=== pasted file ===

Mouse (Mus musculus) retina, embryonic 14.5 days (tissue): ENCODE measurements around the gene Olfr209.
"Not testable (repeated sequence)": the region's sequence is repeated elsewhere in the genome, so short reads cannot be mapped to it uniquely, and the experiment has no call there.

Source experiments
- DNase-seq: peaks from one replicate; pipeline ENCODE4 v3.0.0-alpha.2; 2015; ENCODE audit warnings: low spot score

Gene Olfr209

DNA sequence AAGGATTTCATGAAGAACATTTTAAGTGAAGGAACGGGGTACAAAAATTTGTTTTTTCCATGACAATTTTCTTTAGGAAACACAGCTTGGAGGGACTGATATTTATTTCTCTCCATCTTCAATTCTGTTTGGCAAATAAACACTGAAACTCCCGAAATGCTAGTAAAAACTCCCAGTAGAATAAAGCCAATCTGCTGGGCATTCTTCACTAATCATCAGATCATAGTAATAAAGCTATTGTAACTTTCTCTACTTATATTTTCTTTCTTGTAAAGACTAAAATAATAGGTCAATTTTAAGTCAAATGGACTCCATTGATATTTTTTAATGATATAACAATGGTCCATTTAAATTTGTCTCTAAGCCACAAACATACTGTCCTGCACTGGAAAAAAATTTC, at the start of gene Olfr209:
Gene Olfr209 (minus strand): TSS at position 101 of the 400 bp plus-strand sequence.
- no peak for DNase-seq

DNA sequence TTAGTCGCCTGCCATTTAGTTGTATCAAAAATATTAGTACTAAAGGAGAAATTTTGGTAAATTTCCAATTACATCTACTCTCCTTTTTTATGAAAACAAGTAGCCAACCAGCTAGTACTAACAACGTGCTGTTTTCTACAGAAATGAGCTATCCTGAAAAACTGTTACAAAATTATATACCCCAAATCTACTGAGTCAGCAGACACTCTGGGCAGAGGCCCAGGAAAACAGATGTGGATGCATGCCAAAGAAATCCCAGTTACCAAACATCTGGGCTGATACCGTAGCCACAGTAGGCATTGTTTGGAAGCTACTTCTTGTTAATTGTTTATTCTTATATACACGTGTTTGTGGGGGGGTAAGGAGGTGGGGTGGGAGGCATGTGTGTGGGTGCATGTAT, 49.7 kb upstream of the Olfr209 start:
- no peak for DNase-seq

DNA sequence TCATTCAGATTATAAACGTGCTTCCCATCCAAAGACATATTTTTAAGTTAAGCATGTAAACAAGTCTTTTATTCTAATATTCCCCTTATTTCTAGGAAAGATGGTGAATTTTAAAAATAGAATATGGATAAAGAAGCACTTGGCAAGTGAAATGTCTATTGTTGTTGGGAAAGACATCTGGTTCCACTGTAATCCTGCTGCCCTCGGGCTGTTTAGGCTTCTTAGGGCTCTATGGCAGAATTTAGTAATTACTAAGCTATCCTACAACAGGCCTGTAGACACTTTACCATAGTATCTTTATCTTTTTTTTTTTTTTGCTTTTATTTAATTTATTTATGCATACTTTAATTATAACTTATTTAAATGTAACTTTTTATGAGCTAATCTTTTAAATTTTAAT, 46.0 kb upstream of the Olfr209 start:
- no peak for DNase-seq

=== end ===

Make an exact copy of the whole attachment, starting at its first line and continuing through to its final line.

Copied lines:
Mouse (Mus musculus) retina, embryonic 14.5 days (tissue): ENCODE measurements around the gene Olfr209.
"Not testable (repeated sequence)": the region's sequence is repeated elsewhere in the genome, so short reads cannot be mapped to it uniquely, and the experiment has no call there.

Source experiments
- DNase-seq: peaks from one replicate; pipeline ENCODE4 v3.0.0-alpha.2; 2015; ENCODE audit warnings: low spot score

Gene Olfr209

DNA sequence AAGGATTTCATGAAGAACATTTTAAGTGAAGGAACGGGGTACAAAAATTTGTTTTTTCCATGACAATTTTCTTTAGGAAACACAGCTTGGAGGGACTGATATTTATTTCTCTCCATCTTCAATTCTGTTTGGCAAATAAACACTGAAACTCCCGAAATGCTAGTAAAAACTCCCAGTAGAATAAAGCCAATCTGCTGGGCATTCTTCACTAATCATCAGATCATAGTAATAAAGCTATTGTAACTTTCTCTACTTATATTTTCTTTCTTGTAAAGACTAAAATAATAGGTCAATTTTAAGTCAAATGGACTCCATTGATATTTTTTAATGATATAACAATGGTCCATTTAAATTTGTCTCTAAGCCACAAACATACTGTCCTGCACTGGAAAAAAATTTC, at the start of gene Olfr209:
Gene Olfr209 (minus strand): TSS at position 101 of the 400 bp plus-strand sequence.
- no peak for DNase-seq

DNA sequence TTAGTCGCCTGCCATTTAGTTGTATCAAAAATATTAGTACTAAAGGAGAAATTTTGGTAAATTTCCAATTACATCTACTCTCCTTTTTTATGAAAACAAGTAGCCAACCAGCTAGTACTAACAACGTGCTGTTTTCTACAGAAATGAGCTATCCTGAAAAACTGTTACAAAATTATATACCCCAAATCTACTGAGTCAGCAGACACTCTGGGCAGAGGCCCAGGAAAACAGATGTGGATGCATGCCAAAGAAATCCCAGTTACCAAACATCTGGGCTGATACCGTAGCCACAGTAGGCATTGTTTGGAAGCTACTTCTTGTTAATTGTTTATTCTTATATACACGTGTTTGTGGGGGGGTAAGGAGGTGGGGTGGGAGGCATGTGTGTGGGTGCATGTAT, 49.7 kb upstream of the Olfr209 start:
- no peak for DNase-seq

DNA sequence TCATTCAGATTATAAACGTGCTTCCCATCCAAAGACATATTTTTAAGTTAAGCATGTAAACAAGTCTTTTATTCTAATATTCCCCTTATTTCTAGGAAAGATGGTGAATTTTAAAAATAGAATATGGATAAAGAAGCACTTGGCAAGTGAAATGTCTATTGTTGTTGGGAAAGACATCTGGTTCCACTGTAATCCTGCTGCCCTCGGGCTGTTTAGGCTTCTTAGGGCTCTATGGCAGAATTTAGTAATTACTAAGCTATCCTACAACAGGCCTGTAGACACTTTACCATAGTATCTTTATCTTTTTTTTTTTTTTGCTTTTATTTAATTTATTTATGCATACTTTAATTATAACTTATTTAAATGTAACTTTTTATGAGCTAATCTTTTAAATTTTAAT, 46.0 kb upstream of the Olfr209 start:
- no peak for DNase-seq